Insects with modified GMO haven’t been released in a U.S. residential area before, so the release of these genetically modified mosquitos could be a first and also a drug to cure a disease.
Executive director of the Florida Keys Mosquito Control District, Michael Doyle, is waiting of the FDA to approve the release. If the Food and Drug Administration approves, then the genetically modified mosquitos will be released to fight two terrible diseases: dengue fever and chikungunya.
U.S. citizens aren’t ready to expose their bodies to be bitten by the genetically modified mosquitos and more than 130,000 have signed an online petition to stop the release from happening.
The majority of people believe that more research needs to be done into the potential effects of the release of millions of GMO mosquitos into the wild. Even people who back up the release are saying that there is need for more proof to show that the benefits indeed outweigh the risks of releasing GMO insects into nature. The long-term impact of these mosquitos on the environment can only be guessed, but nothing could ever be known for sure.
Phil Lounibos, a mosquito expert working at the Florida Medical Entomology Laboratory, said that the science behind the genetically modified mosquitos is fine, but the issue of the insects being GMO is what makes people uncomfortable.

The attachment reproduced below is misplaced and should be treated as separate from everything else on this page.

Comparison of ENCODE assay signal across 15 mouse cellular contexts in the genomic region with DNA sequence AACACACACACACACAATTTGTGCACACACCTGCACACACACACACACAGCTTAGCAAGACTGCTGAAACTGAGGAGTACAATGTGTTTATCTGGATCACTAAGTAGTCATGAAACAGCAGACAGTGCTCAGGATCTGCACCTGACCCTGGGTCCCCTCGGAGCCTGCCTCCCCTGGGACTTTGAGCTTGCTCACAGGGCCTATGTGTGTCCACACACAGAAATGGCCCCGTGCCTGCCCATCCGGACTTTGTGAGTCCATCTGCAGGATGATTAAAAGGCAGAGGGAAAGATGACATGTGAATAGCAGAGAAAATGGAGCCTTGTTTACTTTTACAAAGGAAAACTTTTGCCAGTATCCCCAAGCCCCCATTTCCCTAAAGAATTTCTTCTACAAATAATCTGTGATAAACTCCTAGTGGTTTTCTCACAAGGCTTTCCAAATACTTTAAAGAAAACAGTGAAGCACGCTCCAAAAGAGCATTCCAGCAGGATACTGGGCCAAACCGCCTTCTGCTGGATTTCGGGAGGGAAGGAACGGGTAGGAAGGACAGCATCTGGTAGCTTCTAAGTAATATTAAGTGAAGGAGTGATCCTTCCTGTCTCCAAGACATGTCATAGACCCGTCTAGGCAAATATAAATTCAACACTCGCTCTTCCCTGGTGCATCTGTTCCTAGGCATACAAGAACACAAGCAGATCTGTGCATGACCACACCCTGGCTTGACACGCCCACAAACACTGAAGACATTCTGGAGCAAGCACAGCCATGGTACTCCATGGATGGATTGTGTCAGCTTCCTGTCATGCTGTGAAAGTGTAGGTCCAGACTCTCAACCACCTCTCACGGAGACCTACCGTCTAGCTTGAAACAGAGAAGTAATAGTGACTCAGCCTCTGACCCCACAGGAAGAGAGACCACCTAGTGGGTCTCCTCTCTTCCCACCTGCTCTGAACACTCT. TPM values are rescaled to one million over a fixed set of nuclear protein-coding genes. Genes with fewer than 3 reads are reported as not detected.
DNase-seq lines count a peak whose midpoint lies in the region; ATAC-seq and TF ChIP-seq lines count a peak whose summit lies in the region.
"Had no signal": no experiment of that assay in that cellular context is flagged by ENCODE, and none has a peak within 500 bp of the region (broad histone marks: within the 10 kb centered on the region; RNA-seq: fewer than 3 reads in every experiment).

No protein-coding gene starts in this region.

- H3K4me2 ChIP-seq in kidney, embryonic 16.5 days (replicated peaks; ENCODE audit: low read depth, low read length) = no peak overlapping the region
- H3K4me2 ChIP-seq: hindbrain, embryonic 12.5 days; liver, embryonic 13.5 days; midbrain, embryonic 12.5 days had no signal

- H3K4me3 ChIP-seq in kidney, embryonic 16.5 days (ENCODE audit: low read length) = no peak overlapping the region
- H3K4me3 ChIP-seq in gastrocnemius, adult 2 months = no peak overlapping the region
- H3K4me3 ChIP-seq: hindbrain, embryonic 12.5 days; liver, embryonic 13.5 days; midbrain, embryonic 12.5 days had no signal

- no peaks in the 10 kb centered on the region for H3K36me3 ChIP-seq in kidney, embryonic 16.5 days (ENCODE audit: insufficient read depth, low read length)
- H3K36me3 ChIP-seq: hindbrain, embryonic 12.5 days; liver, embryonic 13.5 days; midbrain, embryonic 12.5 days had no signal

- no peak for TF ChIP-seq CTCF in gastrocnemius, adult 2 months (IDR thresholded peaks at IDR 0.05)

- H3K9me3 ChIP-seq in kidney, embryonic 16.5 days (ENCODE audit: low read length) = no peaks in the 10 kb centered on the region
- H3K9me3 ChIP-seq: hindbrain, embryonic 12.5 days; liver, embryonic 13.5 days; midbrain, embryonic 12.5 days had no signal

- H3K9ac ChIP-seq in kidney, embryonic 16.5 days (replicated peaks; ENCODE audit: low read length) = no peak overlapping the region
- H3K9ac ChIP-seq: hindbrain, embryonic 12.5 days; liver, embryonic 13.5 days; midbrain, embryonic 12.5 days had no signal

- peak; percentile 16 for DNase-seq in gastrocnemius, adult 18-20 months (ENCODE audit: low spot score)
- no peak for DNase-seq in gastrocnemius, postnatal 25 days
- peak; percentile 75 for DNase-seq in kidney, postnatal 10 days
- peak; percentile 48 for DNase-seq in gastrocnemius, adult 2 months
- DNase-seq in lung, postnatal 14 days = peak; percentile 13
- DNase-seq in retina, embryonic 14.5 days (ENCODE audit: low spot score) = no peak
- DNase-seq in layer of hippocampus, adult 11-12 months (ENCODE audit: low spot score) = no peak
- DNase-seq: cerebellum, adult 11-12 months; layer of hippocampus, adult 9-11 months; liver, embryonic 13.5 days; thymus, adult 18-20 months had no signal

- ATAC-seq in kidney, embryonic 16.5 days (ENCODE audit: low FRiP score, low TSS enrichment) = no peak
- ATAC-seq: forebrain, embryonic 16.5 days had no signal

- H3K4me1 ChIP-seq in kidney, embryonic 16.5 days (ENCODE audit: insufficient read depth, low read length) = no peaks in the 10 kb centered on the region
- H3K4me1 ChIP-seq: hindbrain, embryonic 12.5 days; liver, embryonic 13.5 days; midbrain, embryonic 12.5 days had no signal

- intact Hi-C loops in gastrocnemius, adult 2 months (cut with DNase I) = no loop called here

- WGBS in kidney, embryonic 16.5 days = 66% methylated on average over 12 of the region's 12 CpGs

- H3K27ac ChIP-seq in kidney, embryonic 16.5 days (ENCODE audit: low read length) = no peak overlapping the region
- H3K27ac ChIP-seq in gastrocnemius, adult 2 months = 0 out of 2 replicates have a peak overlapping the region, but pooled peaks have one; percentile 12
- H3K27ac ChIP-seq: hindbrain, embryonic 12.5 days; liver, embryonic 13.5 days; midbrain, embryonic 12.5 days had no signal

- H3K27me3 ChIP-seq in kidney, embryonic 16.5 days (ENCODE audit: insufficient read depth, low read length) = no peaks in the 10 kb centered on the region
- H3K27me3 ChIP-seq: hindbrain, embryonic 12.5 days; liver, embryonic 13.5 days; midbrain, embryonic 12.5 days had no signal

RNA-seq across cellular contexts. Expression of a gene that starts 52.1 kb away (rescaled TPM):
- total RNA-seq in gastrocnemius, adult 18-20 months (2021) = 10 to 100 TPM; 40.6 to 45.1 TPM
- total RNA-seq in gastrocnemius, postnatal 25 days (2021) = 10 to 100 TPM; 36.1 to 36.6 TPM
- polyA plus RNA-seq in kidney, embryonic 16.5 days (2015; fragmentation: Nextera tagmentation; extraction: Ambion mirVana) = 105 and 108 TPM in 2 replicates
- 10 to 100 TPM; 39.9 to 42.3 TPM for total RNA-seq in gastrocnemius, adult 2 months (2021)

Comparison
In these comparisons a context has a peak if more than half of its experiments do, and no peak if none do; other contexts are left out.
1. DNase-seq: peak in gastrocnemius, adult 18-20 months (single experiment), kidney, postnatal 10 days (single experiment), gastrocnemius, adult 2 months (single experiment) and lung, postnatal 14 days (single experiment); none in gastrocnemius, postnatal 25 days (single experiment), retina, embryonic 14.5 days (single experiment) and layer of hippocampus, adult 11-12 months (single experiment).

While the U.S. cases of dengue fever or chikungunya remain rare, the diseases exist inside the U.S. due to climate change and the ongoing globalization of tropical diseases. There are no existing vaccines for these two diseases; chikungunya is painful and it causes contortions and dengue fever is also known as break-bone fever.
The Key’s area is being treated with insecticides all year round, but the mosquitos have evolved to resist the chemicals and they’re getting stronger than ever. In response to this situation, a British biotech firm called Oxitec has patented a method of breeding the common mosquito, Aedes aegypti with bits of genes from the E. coli bacteria, herpes simplex as well as cabbage and coral. These genetically modified mosquitos kill normal mosquito larvae, but pose no threat to other living animals.
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